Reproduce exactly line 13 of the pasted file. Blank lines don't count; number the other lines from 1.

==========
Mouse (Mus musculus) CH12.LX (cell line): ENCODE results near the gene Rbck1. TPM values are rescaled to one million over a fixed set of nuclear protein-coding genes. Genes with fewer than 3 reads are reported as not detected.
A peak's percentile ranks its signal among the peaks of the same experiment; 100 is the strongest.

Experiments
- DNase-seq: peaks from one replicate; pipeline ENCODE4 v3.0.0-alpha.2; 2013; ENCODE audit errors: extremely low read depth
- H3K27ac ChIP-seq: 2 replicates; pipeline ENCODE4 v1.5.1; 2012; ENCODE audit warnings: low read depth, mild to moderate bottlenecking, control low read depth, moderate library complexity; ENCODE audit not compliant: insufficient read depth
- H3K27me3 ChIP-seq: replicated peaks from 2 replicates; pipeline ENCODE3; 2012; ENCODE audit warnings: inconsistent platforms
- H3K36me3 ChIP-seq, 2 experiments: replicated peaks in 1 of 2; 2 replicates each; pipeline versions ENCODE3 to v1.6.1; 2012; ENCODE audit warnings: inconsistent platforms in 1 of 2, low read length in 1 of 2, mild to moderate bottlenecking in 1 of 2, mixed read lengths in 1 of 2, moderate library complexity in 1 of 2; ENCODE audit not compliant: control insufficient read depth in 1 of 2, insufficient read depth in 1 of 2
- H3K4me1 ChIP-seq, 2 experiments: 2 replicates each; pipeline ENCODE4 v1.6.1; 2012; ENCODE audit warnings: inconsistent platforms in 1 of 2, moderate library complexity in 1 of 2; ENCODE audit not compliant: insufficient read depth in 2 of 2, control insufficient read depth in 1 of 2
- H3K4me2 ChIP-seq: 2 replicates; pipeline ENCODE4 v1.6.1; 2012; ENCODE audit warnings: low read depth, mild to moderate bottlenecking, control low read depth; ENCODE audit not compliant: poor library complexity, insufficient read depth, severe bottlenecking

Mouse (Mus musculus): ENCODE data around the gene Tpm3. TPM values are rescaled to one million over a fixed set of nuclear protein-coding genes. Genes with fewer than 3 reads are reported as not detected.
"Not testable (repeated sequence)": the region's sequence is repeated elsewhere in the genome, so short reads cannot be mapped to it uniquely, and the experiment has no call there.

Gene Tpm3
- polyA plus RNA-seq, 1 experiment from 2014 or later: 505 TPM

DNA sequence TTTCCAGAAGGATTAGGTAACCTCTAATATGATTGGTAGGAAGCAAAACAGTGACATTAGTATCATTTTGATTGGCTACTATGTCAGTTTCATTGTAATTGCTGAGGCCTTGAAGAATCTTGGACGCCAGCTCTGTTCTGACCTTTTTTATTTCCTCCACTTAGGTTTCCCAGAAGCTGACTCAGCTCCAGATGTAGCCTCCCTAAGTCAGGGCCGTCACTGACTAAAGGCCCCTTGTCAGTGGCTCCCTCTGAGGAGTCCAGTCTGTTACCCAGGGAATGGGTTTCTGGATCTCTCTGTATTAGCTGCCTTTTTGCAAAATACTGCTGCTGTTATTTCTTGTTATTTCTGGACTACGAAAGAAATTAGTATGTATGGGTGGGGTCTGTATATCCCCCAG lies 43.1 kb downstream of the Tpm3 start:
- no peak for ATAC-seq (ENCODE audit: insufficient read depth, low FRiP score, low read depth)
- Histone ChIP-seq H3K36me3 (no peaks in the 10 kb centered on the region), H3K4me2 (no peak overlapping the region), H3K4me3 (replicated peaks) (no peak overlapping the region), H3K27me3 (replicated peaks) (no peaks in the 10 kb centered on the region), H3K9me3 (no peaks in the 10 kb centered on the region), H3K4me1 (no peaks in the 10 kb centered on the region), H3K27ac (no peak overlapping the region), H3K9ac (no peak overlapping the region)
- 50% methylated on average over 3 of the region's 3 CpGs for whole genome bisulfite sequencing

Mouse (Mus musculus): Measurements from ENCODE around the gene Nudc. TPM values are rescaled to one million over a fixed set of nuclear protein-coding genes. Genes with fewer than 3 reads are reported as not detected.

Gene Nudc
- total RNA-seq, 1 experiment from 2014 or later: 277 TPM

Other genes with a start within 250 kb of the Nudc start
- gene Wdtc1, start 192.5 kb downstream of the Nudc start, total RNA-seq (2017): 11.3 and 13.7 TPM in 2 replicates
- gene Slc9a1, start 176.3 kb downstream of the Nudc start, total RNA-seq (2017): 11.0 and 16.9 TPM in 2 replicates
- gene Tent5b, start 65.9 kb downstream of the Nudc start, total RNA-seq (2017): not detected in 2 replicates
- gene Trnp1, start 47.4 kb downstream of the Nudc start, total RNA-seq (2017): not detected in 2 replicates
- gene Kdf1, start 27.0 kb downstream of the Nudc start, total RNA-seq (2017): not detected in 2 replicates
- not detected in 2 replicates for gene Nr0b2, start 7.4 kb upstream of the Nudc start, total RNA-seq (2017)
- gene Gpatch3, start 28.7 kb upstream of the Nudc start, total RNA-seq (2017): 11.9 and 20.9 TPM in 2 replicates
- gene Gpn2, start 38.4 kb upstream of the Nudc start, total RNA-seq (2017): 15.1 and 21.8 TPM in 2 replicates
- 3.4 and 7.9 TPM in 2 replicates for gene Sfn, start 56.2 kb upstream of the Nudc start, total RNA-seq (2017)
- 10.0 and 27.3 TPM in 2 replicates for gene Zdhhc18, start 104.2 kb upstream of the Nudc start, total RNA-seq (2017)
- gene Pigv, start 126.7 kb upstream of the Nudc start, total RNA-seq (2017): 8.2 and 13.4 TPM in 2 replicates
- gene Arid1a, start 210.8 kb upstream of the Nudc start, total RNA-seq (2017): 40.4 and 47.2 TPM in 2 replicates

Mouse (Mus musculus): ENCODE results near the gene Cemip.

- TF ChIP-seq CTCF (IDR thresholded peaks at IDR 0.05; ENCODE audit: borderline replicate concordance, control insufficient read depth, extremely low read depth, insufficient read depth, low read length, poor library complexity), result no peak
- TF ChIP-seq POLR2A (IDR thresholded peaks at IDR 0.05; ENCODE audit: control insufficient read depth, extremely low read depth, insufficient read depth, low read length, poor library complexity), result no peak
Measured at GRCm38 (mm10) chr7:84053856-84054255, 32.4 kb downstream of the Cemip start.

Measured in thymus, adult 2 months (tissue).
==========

- polyA plus RNA-seq, 1 experiment from 2014 or later: 505 TPM